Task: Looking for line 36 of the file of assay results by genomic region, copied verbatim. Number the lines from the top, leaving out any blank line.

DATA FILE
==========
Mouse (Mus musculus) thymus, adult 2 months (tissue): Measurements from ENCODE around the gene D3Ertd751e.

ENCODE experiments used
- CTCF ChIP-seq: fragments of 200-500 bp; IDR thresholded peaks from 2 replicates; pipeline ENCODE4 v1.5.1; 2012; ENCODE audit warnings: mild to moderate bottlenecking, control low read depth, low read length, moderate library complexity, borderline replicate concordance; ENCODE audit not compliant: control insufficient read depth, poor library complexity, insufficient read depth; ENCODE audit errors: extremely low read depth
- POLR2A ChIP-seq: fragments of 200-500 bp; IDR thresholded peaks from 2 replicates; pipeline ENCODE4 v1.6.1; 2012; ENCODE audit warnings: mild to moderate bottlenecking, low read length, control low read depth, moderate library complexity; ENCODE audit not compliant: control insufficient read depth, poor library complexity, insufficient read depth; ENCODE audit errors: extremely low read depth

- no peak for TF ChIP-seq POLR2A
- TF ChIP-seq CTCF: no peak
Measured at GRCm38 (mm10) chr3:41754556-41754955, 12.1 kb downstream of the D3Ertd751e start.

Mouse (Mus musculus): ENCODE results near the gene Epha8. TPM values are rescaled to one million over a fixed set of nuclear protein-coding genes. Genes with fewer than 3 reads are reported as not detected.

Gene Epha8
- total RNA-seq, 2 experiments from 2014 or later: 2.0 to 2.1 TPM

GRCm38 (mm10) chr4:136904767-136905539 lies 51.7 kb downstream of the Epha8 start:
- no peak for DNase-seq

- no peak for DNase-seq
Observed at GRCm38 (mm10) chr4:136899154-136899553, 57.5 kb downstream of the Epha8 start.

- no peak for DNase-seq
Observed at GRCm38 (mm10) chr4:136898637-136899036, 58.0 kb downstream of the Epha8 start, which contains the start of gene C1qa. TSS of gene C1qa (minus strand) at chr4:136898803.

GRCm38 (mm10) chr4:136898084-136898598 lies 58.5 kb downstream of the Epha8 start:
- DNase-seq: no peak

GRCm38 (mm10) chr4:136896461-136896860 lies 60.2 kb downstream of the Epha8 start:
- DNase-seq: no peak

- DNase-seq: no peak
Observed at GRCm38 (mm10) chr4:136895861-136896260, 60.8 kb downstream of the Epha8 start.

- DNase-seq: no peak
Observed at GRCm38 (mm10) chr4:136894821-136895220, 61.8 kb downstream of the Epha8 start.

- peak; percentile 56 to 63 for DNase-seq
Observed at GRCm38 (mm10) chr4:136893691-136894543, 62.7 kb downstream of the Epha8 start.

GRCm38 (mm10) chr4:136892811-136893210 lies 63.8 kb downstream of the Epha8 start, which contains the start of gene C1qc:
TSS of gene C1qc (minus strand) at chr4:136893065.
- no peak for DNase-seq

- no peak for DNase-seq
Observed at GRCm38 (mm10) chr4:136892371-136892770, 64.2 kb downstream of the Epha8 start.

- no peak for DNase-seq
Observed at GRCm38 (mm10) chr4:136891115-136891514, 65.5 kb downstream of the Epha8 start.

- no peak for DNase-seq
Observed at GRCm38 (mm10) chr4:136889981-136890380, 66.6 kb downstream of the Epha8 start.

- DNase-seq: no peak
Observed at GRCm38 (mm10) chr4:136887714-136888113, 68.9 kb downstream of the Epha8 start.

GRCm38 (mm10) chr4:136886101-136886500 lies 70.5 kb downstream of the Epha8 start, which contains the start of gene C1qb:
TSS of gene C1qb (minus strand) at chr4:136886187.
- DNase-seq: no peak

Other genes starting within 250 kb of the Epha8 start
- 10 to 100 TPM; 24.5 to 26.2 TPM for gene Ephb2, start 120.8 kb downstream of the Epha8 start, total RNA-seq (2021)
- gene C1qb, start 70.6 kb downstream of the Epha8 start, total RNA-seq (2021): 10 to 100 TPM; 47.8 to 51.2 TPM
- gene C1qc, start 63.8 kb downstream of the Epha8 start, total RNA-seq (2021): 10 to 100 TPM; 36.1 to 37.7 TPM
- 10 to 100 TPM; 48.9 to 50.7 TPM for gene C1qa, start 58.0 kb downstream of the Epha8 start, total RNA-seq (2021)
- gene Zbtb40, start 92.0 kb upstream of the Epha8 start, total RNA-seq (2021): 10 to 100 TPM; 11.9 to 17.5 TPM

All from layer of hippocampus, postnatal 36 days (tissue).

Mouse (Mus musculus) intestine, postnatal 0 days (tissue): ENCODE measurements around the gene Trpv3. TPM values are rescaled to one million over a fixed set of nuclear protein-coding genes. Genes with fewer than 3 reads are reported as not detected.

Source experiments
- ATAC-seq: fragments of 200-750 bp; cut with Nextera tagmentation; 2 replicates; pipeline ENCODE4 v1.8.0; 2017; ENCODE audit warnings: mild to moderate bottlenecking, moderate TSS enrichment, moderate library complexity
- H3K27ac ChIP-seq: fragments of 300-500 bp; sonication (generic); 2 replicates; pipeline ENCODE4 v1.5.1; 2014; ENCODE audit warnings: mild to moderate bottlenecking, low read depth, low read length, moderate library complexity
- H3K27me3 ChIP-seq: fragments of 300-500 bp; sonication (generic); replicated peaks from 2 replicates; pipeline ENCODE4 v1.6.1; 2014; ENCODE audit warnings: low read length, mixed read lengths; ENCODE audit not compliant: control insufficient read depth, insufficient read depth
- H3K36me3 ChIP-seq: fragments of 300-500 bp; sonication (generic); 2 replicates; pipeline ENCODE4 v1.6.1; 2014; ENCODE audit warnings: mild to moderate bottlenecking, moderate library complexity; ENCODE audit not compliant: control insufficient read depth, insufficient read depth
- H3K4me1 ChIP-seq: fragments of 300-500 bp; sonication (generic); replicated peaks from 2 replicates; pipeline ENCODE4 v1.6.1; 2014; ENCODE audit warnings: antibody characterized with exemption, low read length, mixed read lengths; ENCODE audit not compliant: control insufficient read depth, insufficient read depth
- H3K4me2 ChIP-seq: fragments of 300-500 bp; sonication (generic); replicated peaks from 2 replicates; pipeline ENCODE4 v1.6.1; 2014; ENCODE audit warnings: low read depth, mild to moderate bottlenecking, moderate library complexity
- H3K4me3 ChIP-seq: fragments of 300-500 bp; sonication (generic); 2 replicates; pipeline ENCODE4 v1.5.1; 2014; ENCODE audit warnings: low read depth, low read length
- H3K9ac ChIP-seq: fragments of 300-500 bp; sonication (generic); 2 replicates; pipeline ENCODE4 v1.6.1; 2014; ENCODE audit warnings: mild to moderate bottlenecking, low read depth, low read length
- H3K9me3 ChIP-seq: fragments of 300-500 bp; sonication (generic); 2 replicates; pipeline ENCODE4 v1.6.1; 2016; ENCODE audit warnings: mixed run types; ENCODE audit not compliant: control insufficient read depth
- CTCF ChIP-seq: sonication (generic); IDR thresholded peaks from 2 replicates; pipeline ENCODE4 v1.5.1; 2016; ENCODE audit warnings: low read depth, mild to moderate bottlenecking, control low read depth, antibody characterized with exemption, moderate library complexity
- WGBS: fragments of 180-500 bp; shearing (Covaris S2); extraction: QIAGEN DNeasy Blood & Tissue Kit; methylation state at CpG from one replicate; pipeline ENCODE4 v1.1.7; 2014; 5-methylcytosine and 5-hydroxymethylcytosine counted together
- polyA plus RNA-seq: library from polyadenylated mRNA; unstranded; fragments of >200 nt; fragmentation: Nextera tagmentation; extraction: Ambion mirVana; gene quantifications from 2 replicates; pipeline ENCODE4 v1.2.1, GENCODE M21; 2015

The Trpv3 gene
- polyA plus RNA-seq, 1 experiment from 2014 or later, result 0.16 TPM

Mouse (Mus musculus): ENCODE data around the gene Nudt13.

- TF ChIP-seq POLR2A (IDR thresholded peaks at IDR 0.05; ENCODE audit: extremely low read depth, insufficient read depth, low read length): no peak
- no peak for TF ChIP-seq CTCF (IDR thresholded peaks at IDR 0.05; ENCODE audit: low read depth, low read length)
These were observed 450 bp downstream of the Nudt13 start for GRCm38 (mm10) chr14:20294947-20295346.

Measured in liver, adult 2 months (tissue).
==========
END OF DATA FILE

- DNase-seq: no peak